On Tuesday, I wrote about this guy I saw on the train whose whole body seemed filled with this anger, this rage about … something. I mentioned it to my therapist yesterday and she asked me how it made me think about my own anger. I did address that a bit in the blog post, but I felt I needed to say more.
On social media and while walking around town, I see anger. I feel it as well. I also see and feel the palpable fear of what might happen politically. The sheer disregard by some politicians (and those playing in the presidential sandbox) of the people they serve, those who voted (whether we voted for THEM or not, they still serve us). It comes from every corner of society. Hate crimes and violence are on the rise. Tempers flare over the smallest things… and some of the bigger things.
That man on the train, in his own weird way, embodies the political climate. Looking for a fight, looking to beat someone else up, kill, harm, you name it. As far as I can tell right now, we have less ambassadors on the ground in countries where we need to be. I’ve heard nothing of P45 appointing ambassadors to fill the gaps. Maybe it has been done, but I don’t think it has. Having ambassadors would mean having someone in place to help bridge the gap in foreign relations. In other words, quell the fears and build trust… maybe even a little peace-talking. Communication. Words, not bombs.
But P45 and his cronies want to make things “go boom” regardless of who gets hurt along the way.
So what can I do? What can others like me do? We can use OUR words. If they choose to try silencing us, I’d love to see them try. I may speak softly, but my stick is bigger than P45’s dick by a mile, and I’d love to see his goons try.
The guy on the train is a symbol of the mentality of war. One lone man who just wants to do harm. On the grander scale, it’s frightening. While one man with a gun or two can do a lot of damage, what he embodies can do much, much more.
So, what do we do?
What is your talent? Are you an artist? A writer like me? A photographer? What is it that you love doing that you could put to good use?
For me, it’s my words. Yes, I draw and am a photographer as well, but my words… that is the one place I feel I have the most power. I can use my poetry and fiction, and my blog… all to help try to make sense of what’s going on around us and find a way to nourish a world community of peace, respect, and understanding of all of those around us.
There was one thing I didn’t get a chance to mention due to time during my interview on Tuesday. I was on the final round, talking with the man in charge of that department. We swapped book ideas. I told him about Thich Nhat Hanh’s Jesus and Buddha as Brothers, and he suggested to me Black Elk Speaks. This trade of info started because I chose to disclose my faith (it’s a religious company… won’t go into what company) as an Omniest. I explained to him what that was (many people don’t know) and that’s how the book name trade got going (I really hope I get this job). We talked about how we have so much in common between all world faiths.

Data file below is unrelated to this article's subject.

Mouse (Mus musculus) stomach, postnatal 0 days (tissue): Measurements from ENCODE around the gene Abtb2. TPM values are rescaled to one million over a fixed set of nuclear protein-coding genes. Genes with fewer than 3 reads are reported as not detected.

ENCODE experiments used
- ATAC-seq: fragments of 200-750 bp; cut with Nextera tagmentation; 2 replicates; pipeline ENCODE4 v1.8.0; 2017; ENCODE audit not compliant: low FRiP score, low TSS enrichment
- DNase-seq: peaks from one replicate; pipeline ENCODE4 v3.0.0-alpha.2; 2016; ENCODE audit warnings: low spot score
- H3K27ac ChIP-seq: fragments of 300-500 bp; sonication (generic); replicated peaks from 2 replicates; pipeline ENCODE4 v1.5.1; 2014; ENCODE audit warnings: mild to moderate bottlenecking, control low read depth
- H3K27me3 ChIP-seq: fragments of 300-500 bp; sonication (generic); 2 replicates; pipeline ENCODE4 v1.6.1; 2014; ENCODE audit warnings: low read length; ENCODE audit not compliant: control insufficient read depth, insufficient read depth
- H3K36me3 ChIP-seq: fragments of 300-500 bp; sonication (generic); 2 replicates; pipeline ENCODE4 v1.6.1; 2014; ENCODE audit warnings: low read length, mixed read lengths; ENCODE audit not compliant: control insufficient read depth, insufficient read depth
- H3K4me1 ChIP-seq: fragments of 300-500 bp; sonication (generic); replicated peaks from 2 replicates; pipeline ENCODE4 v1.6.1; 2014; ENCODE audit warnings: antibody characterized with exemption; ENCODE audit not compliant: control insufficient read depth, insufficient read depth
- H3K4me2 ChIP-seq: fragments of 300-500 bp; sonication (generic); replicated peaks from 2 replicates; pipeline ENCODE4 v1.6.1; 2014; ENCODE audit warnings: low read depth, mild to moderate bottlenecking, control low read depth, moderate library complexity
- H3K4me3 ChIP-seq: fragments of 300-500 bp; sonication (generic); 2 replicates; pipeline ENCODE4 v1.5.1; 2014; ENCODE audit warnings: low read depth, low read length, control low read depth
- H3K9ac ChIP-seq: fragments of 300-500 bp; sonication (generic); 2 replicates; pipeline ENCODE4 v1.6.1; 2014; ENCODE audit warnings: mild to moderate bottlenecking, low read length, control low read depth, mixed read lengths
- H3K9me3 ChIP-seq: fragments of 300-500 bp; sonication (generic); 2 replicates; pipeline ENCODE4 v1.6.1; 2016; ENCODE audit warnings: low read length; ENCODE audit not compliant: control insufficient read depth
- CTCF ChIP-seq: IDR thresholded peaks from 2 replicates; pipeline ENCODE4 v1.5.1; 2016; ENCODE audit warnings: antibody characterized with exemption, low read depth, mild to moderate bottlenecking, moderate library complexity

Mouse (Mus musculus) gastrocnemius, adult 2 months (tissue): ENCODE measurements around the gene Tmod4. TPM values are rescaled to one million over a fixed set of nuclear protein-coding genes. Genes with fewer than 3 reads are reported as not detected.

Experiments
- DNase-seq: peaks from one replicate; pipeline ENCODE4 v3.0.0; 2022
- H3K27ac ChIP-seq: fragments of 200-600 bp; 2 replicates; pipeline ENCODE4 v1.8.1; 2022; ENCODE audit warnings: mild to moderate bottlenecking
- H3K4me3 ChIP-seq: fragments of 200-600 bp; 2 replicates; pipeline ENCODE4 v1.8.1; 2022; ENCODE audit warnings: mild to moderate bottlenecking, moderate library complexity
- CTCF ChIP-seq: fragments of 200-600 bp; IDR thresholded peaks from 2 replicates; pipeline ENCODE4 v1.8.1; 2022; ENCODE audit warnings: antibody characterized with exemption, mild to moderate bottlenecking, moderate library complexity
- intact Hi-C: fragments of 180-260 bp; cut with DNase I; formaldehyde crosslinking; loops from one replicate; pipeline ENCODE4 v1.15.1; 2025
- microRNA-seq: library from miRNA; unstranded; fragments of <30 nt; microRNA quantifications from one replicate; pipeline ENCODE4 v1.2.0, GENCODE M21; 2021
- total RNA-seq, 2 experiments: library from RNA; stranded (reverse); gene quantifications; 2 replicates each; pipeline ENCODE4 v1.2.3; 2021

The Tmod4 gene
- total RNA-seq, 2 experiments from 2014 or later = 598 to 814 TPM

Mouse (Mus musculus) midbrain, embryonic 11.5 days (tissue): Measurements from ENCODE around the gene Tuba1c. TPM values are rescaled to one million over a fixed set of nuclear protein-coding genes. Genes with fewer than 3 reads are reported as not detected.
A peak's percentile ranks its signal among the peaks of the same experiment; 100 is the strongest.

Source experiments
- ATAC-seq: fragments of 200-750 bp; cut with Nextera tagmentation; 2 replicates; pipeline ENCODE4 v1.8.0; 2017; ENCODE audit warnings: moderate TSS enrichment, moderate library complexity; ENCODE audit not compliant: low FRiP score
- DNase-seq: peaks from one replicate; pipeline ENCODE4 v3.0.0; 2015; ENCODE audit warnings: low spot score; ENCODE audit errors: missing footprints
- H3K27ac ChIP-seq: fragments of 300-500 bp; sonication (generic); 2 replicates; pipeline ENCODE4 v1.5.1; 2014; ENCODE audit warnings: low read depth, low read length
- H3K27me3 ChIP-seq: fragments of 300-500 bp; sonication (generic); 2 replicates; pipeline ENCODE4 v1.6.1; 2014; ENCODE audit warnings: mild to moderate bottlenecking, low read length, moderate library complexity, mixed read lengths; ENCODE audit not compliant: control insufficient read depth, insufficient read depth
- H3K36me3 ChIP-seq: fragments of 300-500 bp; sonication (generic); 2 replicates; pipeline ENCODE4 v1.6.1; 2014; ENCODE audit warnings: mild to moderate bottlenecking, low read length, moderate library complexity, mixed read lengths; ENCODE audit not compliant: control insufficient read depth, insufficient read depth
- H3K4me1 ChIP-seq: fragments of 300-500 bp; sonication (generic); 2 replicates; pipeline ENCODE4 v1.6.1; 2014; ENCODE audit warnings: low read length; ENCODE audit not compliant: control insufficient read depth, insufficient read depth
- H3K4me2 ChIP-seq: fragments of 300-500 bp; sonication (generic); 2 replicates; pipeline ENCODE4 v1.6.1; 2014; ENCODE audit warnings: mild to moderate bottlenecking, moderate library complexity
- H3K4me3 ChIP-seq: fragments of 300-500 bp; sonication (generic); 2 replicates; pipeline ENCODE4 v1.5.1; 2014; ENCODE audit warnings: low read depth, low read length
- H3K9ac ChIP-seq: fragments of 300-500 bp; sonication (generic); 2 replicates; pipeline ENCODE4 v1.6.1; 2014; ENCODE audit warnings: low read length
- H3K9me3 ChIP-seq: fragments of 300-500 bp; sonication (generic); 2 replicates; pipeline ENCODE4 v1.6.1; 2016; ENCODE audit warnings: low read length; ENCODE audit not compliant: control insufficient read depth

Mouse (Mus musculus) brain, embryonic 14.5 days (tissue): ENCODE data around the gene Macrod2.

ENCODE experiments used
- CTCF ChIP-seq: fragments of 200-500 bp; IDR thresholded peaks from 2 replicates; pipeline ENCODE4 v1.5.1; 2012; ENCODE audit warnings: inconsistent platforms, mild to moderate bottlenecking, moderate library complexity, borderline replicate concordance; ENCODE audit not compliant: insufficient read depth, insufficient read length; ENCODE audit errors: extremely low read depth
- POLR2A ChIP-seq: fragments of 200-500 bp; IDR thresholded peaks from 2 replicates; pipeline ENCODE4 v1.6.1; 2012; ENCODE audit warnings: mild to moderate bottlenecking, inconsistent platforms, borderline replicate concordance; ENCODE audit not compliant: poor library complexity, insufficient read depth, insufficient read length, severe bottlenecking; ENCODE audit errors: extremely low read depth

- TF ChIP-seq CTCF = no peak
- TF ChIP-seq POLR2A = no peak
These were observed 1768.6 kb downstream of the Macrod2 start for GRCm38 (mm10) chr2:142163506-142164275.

What I didn’t get to mention was how people forget that the name Allah that is most commonly associated with Islam is really another name for God, the same God Christians worship. The same God of Judaism. All three -Judaism, Christianity, and Islam- are all Abrahamic religions. They follow the same history. If you open a Koran, you see OT and NT in brief in the beginning. The name Allah is not solely an Islamic word, but is Arabic for God. Christians who live and worship in predominately Muslim (as in Middle Eastern) countries also call Him Allah, as that’s the word for God in their language.
You can hate me or unfollow my blog for a number of reasons. My swearing, my views on faith and religion, my empathy toward the vast majority of Muslims who are mis-judged by those who hate. Go ahead, hate me as well. But I will still be here trying to promote peace as Jesus taught. At my core, my faith is that of Christianity, but as an Omniest, I look at other world faiths and examine their core belief structure. Many have quite a few similarities. One of which is what I’ll end this post with. It is worded differently between the different faiths, but the meaning is the same:
Do unto others, as you would have done unto you.
In more modern English: Treat others as you wish to be treated.